Ok, I rarely use this blog for this type of post, but this is one of those unique situations where I’ve given it some time, and I can’t let this one go…In June, I was excited to be interviewed by Backpacker Magazine (along with many other solo women hikers I mostly know) for an article they planned to publish for women wanting to learn more about solo backpacking. Totally something I’m obviously in support of and have plenty to thoughts on! I was clear in my interview that I wasn’t comfortable with the distinction of women vs men and that I felt my thoughts were universal for anyone wanting to solo backpack, but understood this “article” would be part of a grander push in women-centric pieces aimed at getting women outdoors. This is still the ripple effects of the movie and book Wild and I get it. They have to do what sells and women outdoors is what’s trending right now. I may slightly cringe every time I see anything catered in that direction, but I get it and if it helps to get anyone out on the trail (not just women) I’m a proponent.
Well, awhile back, we found out the piece didn’t make the cut for paper print and that there would be more of a push online for these women-centric pieces. The hope was that online, it could get the full length and depth it might not have gotten in print. This month’s edition of Backpacker Magazine did come out with a feature on Women & Backpacking and it was nice to see that many things did make the paper copy. Online, Backpacker Magazine has been posting some of those articles and others that are solely online. Some of the things being posted by Backpacker Magazine through social media have been disappointing, and some have really rubbed me the wrong way with what is being used to grab people’s attention. I think these speak for themselves as here are some examples of things Backpacker Magazine posted on their facebook feed this week…
You get the idea. Kinda juvenile don’t you think? This is how women are expected to be taken seriously, right? I can’t quite put it into the proper words other than to say that seeing posts like this leaves me feeling more embarrassed than empowered as a woman wanting to backpack. I understand there is a whole range of audiences they are attempting to reach, so It’s nice to see that they do balance the marginalizing type posts with more quality content posts like these. I want to commend Backpacker Magazine for posting these more respectable articles and point out that it isn’t all making me cringe.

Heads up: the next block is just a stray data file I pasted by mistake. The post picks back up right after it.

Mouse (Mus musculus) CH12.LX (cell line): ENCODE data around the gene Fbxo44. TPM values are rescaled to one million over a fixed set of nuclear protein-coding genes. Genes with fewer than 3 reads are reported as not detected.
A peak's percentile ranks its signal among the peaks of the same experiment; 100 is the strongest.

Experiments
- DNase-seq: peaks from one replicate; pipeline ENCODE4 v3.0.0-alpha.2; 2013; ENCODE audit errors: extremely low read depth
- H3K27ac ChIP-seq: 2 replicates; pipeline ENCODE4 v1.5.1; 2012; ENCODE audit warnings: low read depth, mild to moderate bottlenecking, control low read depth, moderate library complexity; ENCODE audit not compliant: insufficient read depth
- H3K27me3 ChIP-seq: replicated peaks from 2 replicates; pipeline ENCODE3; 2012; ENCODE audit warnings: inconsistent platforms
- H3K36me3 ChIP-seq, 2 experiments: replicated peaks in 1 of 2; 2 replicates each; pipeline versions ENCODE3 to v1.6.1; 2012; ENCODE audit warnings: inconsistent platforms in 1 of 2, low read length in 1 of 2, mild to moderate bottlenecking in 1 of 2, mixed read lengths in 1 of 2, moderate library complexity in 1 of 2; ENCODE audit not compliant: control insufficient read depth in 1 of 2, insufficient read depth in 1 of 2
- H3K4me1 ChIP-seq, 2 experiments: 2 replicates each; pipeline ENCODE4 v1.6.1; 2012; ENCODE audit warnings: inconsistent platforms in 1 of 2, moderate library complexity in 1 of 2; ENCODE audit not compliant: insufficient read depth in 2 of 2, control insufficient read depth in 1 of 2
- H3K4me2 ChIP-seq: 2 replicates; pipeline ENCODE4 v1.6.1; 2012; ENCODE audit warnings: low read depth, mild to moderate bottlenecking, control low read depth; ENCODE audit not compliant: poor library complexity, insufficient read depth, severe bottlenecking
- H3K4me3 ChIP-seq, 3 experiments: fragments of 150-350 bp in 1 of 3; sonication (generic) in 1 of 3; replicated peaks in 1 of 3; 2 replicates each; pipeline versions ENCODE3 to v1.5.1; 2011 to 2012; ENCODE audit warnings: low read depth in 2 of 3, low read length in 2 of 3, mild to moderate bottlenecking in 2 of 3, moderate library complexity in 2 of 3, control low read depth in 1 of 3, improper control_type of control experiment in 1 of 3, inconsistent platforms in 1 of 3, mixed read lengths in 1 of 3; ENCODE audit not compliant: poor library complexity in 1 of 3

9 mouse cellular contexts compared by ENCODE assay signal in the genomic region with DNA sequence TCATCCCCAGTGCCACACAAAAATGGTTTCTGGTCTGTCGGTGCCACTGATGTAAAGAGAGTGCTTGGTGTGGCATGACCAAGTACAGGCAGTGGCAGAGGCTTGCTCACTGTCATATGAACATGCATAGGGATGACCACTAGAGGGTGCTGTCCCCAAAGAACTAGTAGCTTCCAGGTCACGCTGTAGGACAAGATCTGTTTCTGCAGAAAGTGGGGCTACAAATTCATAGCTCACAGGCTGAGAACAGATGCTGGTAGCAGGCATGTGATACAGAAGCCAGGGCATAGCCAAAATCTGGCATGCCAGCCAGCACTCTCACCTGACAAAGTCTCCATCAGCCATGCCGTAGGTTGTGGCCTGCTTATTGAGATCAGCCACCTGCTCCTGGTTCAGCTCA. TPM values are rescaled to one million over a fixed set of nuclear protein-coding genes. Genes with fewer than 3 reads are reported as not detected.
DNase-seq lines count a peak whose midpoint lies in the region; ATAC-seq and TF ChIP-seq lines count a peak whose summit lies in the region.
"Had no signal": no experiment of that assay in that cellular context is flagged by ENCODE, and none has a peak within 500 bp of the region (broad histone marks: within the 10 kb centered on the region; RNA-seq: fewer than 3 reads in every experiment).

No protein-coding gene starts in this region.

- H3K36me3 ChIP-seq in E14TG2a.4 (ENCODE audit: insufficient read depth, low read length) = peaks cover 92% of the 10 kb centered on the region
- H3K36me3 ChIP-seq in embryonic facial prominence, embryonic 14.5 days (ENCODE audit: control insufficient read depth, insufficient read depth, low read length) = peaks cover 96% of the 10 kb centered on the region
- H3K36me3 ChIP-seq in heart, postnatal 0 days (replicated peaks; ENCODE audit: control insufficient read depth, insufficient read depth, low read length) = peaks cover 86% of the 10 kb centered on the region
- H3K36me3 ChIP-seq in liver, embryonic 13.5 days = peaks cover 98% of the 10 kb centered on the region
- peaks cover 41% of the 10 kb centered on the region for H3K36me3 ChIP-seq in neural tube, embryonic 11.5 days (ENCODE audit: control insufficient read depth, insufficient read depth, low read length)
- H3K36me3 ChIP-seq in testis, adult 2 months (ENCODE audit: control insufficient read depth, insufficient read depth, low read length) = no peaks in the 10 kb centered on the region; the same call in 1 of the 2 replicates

I saw online that many of the Facebook responses were expressing my concerns as well., so I contributed my thoughts along with fellow article contributor Ashley Gossens.
After posting this, an editor for Backpacker Magazine reached out immediately and we spoke on the phone. I want to make it clear that there was nothing but good intentions on the side of Backpacker Magazine and that they just lost their way a bit on this one. They didn’t intend to insult, marginalize, or demean women in any way. Somehow, they did lose some of the quality content and are wanting to rectify the situation by revising the 7 Tips From Female Solo Hikers*. [*Note: Since this was originally posted, the article has been revised.] The revision should be made this week to have more lengthy and quality content AND will include the links to all of us women that contributed so people can explore more on our individual sites. It will probably still refer to us as “long distance divas” which produced a cringe for me, but I know it was intended as a compliment. I appreciate that Backpacker Magazine was willing to reach out and I believe in positive reinforcement. I want to speak up when I feel that something is wrong in my gut, but I also want to commend them when they step up and use their platform in a positive and motivating way with quality content. I look forward to seeing the revised version and will post it when it comes out.